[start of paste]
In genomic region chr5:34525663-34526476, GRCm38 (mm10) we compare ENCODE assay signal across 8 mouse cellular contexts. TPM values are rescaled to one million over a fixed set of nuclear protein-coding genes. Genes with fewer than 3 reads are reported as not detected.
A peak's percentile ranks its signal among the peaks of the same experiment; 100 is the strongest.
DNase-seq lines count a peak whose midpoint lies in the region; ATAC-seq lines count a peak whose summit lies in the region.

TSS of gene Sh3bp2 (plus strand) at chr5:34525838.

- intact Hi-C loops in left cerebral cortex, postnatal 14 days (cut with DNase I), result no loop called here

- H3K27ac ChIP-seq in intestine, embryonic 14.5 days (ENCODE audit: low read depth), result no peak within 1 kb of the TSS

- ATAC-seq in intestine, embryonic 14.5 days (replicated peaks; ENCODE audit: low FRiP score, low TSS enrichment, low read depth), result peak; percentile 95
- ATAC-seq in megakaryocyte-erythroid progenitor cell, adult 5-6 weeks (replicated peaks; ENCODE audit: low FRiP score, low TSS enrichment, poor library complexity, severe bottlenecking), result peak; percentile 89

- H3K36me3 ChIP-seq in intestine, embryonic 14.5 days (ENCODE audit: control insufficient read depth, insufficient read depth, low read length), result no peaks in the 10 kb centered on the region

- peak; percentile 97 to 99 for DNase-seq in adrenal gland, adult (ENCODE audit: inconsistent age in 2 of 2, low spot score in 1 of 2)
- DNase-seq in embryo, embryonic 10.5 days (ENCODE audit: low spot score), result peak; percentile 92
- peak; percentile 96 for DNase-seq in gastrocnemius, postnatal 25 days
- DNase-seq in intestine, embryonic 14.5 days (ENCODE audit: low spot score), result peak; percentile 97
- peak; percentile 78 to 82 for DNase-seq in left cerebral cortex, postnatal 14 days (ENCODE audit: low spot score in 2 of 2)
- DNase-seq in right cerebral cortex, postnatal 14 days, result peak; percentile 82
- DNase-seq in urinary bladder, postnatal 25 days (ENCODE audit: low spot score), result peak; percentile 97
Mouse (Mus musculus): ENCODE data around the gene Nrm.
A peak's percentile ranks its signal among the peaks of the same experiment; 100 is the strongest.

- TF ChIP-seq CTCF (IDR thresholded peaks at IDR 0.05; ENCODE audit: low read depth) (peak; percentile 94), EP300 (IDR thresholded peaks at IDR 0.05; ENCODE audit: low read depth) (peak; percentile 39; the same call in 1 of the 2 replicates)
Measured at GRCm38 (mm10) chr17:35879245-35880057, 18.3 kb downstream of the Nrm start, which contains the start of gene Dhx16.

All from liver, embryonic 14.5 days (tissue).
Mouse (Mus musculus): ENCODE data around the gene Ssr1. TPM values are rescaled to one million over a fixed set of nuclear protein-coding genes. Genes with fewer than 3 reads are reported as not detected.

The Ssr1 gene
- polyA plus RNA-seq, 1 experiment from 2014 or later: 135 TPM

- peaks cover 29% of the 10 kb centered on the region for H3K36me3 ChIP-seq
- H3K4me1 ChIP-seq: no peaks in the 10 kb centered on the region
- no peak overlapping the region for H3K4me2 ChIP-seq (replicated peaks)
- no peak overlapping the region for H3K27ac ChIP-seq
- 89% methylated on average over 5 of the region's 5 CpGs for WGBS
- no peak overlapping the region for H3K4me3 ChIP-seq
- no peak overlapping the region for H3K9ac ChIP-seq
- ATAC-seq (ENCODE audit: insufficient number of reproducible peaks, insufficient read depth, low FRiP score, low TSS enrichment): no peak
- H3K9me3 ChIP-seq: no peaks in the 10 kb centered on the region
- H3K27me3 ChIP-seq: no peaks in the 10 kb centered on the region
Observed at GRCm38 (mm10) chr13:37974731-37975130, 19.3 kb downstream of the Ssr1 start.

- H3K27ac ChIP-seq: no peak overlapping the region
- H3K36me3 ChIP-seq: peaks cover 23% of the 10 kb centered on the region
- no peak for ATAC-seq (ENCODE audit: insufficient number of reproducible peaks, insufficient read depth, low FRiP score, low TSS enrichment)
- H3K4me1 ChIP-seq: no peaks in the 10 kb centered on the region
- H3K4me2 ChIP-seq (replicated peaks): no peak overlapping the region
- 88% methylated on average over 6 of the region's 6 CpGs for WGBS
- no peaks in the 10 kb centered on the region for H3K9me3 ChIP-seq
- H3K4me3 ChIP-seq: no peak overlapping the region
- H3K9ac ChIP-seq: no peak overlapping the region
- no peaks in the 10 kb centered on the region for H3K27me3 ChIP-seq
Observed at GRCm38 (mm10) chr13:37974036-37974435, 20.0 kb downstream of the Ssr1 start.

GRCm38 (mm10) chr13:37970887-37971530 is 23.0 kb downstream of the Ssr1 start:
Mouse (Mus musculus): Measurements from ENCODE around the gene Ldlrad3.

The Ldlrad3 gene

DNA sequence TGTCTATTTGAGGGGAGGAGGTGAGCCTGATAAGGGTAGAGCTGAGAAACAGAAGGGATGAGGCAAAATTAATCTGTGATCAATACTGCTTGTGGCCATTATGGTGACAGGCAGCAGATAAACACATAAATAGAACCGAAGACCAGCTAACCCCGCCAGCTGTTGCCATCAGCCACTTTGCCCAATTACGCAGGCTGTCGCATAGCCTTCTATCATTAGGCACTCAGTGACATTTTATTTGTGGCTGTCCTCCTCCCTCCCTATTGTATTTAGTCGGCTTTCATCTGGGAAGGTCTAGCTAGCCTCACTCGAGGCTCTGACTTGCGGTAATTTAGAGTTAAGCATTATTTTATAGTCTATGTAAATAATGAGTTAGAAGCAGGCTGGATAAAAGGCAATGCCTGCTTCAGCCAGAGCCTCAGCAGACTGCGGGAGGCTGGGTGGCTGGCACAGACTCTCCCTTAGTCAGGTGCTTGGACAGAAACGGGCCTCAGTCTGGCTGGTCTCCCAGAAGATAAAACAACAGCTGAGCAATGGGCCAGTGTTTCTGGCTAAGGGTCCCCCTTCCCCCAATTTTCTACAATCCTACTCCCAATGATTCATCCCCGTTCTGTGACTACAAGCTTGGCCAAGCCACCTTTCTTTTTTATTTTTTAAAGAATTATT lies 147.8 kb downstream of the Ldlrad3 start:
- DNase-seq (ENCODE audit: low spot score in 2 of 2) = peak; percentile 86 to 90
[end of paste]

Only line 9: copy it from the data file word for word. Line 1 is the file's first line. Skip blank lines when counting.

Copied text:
- H3K36me3 ChIP-seq in intestine, embryonic 14.5 days (ENCODE audit: control insufficient read depth, insufficient read depth, low read length), result no peaks in the 10 kb centered on the region